TEL AVIV (Reuters) - U.S. Defense Secretary Jim Mattis said on Thursday he was optimistic about improving military ties with Egypt after talks in Cairo with President Abdel Fattah al-Sisi, following a period of strain under the Obama administration.
Earlier this month President Donald Trump moved to reset U.S. relations with Egypt, hosting Sisi for talks at the White House and giving him firm backing, including in the fight against Islamist militants.
“I left Cairo very confident, very confident in the avenues we have to advance our military-to-military relationship, which has been a bedrock and has stood solid all these years,” Mattis told reporters in Tel Aviv, without elaborating.
A U.S. defense official said Mattis’ meetings with Sisi and Egypt’s defense minister had focused on building trust to allow for stronger military ties.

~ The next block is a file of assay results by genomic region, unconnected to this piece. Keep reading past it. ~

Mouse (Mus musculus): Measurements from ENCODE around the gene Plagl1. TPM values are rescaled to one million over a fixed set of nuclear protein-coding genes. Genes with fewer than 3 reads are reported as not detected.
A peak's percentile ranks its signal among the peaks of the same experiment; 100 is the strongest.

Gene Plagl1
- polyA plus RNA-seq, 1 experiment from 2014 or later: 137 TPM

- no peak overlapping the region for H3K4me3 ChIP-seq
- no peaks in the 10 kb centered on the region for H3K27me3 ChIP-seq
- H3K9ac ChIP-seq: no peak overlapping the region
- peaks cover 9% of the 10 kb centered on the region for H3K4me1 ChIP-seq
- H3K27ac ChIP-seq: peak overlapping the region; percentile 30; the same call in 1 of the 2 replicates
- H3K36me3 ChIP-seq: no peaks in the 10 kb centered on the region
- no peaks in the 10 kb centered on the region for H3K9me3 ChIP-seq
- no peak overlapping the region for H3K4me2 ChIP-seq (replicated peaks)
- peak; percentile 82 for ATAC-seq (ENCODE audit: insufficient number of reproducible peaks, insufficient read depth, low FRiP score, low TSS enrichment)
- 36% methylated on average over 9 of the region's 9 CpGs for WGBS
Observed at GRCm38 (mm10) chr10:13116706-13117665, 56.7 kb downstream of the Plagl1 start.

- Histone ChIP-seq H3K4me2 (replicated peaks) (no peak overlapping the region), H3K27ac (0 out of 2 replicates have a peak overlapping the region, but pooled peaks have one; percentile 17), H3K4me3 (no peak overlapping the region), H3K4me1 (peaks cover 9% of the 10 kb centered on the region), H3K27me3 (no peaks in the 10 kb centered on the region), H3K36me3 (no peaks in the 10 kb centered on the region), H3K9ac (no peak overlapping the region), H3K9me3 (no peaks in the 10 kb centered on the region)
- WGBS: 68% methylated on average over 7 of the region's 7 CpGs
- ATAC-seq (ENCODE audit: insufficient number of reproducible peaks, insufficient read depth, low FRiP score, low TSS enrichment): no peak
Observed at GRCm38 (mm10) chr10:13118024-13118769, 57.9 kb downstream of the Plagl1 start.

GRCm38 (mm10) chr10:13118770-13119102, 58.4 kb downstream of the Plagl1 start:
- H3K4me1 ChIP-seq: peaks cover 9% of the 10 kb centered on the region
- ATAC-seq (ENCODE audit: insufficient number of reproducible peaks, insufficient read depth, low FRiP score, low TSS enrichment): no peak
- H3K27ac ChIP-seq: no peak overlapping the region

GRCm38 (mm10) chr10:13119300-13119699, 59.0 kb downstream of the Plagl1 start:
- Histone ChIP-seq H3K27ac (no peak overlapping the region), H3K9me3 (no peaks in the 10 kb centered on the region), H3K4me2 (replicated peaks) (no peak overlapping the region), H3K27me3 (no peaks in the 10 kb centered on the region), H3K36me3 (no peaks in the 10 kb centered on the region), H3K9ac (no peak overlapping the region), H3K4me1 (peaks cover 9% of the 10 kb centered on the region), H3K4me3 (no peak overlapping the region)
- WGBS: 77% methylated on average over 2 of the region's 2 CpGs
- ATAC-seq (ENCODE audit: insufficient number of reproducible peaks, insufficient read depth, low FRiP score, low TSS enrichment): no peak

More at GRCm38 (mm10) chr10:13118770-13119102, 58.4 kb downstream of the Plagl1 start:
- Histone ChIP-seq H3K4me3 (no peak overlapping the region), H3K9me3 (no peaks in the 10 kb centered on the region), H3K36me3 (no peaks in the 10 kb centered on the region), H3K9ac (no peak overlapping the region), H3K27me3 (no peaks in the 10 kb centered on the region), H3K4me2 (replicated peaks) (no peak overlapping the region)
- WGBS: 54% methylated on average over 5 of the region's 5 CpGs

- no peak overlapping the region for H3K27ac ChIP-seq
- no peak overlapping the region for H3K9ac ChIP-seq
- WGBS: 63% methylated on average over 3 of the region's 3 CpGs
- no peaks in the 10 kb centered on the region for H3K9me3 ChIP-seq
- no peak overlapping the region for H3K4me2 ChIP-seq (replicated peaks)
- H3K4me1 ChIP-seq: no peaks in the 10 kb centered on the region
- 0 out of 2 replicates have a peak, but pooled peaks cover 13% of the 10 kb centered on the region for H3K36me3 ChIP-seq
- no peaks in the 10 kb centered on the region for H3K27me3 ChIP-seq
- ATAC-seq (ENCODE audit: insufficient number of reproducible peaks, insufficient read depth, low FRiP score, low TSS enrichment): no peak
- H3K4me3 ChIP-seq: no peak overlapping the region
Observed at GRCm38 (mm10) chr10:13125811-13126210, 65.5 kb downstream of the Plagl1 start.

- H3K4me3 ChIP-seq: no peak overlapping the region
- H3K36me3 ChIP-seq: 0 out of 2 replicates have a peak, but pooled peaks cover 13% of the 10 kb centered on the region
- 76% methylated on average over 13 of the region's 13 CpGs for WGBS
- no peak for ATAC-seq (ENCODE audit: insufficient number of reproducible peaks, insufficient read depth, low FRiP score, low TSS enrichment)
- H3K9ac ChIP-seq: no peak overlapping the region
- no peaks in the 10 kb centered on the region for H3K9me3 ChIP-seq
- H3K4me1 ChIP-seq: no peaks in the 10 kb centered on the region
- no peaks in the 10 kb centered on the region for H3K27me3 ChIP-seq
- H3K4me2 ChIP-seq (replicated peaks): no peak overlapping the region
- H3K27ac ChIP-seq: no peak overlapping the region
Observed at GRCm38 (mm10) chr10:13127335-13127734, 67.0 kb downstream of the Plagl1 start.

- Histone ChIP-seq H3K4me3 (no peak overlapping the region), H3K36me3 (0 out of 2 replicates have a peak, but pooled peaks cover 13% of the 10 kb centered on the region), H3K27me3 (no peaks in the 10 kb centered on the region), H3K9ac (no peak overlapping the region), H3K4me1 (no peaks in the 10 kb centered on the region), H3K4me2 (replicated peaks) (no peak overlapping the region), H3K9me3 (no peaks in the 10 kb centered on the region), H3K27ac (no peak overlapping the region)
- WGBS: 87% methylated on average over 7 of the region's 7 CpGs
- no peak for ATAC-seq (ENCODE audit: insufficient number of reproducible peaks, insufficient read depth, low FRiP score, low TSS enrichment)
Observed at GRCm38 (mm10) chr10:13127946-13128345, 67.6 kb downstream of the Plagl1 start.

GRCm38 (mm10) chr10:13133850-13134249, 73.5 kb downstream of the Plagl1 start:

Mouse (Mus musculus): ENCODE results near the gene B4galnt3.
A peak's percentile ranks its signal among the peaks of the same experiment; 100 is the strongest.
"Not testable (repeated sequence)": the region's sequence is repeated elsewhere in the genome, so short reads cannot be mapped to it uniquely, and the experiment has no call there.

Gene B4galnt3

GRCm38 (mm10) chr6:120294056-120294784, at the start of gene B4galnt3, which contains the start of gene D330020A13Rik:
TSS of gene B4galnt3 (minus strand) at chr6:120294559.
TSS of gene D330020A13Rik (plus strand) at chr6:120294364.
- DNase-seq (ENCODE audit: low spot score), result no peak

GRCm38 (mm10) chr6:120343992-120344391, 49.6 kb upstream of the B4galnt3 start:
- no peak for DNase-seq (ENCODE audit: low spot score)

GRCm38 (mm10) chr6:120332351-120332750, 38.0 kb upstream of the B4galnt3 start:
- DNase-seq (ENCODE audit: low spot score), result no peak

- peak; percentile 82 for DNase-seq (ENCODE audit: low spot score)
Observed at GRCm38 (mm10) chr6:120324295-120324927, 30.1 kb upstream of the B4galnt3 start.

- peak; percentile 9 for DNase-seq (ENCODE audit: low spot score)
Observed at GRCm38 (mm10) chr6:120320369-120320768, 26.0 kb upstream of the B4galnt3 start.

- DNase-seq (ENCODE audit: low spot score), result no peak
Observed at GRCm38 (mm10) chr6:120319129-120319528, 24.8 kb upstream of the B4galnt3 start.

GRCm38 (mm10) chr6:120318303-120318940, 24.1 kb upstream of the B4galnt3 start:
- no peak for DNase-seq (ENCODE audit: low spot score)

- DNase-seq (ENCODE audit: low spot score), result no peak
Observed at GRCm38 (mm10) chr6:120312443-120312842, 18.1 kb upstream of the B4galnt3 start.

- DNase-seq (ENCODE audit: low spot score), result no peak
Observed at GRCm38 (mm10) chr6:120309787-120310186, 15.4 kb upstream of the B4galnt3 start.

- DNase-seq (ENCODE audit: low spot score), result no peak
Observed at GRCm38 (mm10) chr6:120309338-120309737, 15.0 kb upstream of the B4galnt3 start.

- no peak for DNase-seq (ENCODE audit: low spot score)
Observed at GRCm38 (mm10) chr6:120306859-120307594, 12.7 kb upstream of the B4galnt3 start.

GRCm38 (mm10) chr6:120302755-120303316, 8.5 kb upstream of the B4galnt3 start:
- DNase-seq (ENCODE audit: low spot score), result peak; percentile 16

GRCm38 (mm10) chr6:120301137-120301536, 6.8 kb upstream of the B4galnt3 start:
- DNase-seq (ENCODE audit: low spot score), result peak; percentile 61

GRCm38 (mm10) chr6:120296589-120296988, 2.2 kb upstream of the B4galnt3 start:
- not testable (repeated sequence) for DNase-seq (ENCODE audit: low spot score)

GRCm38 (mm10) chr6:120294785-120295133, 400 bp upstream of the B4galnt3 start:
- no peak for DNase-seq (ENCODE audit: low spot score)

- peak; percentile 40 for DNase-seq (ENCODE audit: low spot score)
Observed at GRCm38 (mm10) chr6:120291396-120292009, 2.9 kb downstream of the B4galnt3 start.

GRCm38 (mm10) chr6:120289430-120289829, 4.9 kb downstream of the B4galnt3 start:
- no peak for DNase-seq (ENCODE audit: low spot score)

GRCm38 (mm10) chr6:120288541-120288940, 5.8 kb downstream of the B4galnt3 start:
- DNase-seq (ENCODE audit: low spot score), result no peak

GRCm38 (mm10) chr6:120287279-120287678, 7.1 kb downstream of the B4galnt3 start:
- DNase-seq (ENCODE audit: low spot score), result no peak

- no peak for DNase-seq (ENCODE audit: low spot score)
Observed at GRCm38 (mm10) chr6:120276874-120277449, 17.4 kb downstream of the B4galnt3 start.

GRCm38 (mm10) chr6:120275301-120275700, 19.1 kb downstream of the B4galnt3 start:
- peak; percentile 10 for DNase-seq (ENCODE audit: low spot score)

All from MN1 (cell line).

Trump’s predecessor Barack Obama froze aid to Egypt for two years after Sisi, then a general, overthrew President Mohamed Mursi in mid-2013 after mass protests against Mursi’s rule. Mursi, a Muslim Brotherhood member, had been elected the previous year.
The Trump administration has proposed massive cuts to U.S. foreign aid, but has signalled that Egypt will continue to receive its $1.3 billion worth of annual military aid.
Mattis is the first cabinet level official to visit Egypt from the Trump administration.
A statement from Sisi’s office said Egypt was keen “on further advancing bilateral relations under the new American administration”.
Reporting by Idrees Ali; Editing by Gareth Jones